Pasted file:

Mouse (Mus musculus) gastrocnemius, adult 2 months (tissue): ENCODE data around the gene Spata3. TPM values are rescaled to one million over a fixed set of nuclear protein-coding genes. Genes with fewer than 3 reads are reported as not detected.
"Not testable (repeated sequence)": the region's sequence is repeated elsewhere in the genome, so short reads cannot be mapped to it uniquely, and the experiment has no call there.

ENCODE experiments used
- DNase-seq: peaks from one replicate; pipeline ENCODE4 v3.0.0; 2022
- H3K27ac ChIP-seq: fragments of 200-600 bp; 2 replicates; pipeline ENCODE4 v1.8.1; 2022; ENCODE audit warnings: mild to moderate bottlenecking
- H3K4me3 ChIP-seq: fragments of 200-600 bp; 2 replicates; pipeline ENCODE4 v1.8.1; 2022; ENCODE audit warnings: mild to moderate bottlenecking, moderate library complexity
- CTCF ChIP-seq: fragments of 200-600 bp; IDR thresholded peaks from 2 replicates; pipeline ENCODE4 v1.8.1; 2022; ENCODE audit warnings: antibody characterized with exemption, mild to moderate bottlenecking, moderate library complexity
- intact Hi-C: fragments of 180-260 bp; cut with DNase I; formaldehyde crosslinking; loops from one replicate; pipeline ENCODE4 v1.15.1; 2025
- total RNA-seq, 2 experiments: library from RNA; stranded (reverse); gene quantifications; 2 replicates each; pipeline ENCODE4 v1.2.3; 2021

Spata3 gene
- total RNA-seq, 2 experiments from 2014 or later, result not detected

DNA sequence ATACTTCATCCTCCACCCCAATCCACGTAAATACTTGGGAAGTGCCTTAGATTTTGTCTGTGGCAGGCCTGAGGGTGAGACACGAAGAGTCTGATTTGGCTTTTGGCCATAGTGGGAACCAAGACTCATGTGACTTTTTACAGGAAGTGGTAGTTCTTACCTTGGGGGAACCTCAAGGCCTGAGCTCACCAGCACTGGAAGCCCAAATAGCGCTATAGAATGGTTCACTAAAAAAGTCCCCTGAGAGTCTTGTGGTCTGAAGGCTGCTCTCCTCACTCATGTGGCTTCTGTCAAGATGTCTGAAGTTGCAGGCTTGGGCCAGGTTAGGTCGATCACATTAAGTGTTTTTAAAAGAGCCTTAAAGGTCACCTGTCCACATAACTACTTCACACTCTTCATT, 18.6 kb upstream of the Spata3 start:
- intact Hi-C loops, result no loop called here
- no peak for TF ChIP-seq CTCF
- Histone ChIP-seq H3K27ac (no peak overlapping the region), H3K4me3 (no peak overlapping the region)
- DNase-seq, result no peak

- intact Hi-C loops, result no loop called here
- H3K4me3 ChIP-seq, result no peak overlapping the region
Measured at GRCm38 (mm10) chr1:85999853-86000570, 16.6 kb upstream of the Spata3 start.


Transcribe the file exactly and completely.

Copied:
Mouse (Mus musculus) gastrocnemius, adult 2 months (tissue): ENCODE data around the gene Spata3. TPM values are rescaled to one million over a fixed set of nuclear protein-coding genes. Genes with fewer than 3 reads are reported as not detected.
"Not testable (repeated sequence)": the region's sequence is repeated elsewhere in the genome, so short reads cannot be mapped to it uniquely, and the experiment has no call there.

ENCODE experiments used
- DNase-seq: peaks from one replicate; pipeline ENCODE4 v3.0.0; 2022
- H3K27ac ChIP-seq: fragments of 200-600 bp; 2 replicates; pipeline ENCODE4 v1.8.1; 2022; ENCODE audit warnings: mild to moderate bottlenecking
- H3K4me3 ChIP-seq: fragments of 200-600 bp; 2 replicates; pipeline ENCODE4 v1.8.1; 2022; ENCODE audit warnings: mild to moderate bottlenecking, moderate library complexity
- CTCF ChIP-seq: fragments of 200-600 bp; IDR thresholded peaks from 2 replicates; pipeline ENCODE4 v1.8.1; 2022; ENCODE audit warnings: antibody characterized with exemption, mild to moderate bottlenecking, moderate library complexity
- intact Hi-C: fragments of 180-260 bp; cut with DNase I; formaldehyde crosslinking; loops from one replicate; pipeline ENCODE4 v1.15.1; 2025
- total RNA-seq, 2 experiments: library from RNA; stranded (reverse); gene quantifications; 2 replicates each; pipeline ENCODE4 v1.2.3; 2021

Spata3 gene
- total RNA-seq, 2 experiments from 2014 or later, result not detected

DNA sequence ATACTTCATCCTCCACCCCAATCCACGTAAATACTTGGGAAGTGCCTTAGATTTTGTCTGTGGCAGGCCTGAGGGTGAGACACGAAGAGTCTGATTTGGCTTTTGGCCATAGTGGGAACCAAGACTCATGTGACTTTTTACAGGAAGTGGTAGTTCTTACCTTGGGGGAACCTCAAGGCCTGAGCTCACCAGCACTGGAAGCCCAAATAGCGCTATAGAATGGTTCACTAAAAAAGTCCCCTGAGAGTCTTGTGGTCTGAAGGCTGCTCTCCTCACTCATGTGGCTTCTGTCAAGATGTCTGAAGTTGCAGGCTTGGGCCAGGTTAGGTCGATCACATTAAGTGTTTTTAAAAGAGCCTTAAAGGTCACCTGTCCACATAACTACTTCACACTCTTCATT, 18.6 kb upstream of the Spata3 start:
- intact Hi-C loops, result no loop called here
- no peak for TF ChIP-seq CTCF
- Histone ChIP-seq H3K27ac (no peak overlapping the region), H3K4me3 (no peak overlapping the region)
- DNase-seq, result no peak

- intact Hi-C loops, result no loop called here
- H3K4me3 ChIP-seq, result no peak overlapping the region
Measured at GRCm38 (mm10) chr1:85999853-86000570, 16.6 kb upstream of the Spata3 start.